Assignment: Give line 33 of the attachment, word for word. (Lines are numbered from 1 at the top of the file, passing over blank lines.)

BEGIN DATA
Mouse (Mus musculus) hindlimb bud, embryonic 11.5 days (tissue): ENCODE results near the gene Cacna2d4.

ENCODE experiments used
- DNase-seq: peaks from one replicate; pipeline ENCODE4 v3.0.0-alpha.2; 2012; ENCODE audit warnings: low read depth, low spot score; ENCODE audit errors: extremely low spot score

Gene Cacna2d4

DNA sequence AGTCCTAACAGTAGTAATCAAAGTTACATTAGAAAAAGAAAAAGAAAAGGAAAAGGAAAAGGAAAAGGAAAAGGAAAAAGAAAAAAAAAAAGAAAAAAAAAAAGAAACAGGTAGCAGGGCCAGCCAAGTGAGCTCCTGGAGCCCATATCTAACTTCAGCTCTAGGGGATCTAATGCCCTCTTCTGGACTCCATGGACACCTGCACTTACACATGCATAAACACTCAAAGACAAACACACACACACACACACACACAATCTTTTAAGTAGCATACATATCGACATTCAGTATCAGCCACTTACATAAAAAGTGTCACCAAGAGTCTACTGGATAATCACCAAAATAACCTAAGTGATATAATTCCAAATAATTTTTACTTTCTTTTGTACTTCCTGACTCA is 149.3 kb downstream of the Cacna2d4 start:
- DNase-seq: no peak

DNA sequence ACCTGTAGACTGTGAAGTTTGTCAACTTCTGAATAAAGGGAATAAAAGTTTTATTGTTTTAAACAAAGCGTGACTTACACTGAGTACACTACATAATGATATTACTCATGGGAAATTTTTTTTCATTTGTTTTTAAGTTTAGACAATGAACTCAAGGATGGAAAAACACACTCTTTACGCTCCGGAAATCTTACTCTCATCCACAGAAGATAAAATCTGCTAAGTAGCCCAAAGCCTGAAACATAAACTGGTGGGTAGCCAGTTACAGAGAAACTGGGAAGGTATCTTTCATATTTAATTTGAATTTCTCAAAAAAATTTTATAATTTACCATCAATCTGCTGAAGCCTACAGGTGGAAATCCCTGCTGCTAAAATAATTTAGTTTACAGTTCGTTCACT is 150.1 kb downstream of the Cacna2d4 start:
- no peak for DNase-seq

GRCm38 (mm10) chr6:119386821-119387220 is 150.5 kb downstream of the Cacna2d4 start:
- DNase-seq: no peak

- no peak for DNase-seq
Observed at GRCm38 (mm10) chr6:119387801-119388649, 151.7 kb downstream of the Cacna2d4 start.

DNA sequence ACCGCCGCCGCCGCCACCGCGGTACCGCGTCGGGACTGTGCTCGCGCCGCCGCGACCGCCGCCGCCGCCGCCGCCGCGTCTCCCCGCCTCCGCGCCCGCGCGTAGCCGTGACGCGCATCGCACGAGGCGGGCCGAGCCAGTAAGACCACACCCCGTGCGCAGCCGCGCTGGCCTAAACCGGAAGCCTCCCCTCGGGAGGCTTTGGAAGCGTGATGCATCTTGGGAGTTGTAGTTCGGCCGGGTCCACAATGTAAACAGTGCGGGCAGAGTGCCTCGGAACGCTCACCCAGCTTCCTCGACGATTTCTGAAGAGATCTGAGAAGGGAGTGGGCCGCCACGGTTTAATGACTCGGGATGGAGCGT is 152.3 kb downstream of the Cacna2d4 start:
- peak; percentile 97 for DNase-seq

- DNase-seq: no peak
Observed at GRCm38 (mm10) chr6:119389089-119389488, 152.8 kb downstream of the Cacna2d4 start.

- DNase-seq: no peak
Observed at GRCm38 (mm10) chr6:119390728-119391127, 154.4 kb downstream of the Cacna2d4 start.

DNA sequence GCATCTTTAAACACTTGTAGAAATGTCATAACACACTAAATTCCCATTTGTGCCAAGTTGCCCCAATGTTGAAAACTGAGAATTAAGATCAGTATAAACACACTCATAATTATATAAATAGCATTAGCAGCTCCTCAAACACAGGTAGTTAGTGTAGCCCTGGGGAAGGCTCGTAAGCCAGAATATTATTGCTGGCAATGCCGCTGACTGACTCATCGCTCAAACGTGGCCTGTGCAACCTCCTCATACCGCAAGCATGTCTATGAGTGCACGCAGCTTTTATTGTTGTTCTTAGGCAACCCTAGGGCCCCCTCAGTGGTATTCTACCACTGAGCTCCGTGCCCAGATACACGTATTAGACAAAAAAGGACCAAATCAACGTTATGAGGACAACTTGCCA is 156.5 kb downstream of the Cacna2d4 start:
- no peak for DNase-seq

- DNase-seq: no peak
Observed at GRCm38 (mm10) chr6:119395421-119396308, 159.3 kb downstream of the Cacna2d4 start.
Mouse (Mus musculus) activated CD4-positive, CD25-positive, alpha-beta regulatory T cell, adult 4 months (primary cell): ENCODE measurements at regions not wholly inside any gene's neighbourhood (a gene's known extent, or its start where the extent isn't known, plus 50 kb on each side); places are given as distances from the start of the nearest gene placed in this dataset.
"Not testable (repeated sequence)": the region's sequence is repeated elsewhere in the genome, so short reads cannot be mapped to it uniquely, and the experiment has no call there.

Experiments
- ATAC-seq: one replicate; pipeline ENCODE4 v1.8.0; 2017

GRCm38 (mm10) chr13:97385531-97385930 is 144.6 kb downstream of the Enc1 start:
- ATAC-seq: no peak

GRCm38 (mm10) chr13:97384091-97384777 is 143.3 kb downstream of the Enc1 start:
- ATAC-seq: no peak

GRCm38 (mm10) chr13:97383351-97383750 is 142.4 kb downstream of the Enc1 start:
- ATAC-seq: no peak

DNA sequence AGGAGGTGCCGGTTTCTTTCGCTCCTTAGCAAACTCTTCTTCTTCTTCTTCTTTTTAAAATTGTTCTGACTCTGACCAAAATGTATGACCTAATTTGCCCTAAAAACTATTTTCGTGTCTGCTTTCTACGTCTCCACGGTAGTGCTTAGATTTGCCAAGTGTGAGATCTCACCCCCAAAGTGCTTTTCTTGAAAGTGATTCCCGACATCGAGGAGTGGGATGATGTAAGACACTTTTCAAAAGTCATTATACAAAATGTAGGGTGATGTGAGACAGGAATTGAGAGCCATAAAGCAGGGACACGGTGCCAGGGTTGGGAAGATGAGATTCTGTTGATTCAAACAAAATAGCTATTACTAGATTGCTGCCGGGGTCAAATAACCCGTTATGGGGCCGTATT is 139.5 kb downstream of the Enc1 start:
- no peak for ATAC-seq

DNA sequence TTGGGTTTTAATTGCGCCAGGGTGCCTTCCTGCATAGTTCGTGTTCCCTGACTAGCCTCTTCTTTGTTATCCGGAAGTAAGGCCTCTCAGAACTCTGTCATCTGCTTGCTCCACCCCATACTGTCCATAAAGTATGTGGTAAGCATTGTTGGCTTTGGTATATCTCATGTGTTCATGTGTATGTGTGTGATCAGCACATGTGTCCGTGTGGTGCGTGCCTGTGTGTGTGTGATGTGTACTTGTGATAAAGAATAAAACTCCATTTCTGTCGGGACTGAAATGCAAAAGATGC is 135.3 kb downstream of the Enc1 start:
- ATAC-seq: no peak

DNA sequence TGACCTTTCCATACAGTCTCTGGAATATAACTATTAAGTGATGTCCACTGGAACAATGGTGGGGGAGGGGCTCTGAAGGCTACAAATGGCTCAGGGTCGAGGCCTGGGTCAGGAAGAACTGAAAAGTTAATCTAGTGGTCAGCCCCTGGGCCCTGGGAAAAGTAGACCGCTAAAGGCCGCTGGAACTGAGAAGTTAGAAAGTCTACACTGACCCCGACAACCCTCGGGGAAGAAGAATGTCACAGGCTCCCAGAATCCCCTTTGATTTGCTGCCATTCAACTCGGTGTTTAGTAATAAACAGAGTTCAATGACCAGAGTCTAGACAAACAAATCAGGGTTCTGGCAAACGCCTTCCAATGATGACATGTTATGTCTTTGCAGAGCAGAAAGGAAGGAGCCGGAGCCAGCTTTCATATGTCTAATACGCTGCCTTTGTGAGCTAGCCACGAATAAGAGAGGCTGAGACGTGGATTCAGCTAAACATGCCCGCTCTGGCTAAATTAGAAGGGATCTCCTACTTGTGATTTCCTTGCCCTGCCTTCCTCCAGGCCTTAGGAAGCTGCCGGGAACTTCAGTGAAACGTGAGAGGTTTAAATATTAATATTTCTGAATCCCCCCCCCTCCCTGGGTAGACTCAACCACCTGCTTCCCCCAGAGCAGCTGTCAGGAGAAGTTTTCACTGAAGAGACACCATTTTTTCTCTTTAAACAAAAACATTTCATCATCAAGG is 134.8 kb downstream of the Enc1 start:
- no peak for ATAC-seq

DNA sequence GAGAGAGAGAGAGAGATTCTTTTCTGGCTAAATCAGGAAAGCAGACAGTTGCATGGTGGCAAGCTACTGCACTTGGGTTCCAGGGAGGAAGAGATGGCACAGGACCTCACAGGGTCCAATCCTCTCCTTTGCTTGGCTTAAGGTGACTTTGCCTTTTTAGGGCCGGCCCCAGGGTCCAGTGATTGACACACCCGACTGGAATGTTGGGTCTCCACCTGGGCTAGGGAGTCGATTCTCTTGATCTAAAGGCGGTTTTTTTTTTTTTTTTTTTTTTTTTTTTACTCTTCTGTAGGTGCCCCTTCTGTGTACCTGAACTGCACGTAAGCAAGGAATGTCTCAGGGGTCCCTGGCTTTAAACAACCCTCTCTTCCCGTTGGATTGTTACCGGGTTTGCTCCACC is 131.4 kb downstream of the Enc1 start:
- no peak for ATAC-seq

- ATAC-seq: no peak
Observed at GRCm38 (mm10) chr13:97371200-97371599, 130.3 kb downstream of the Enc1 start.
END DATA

DNA sequence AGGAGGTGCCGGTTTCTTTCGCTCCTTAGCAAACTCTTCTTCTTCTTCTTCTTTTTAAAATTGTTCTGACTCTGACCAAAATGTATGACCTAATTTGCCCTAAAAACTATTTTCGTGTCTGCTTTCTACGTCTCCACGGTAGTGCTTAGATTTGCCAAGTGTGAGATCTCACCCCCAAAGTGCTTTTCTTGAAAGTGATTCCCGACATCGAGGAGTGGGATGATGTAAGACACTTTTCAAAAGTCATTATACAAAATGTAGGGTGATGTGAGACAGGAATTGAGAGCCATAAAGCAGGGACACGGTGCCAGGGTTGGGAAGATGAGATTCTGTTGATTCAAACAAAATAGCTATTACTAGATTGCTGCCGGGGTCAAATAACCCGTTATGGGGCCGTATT is 139.5 kb downstream of the Enc1 start: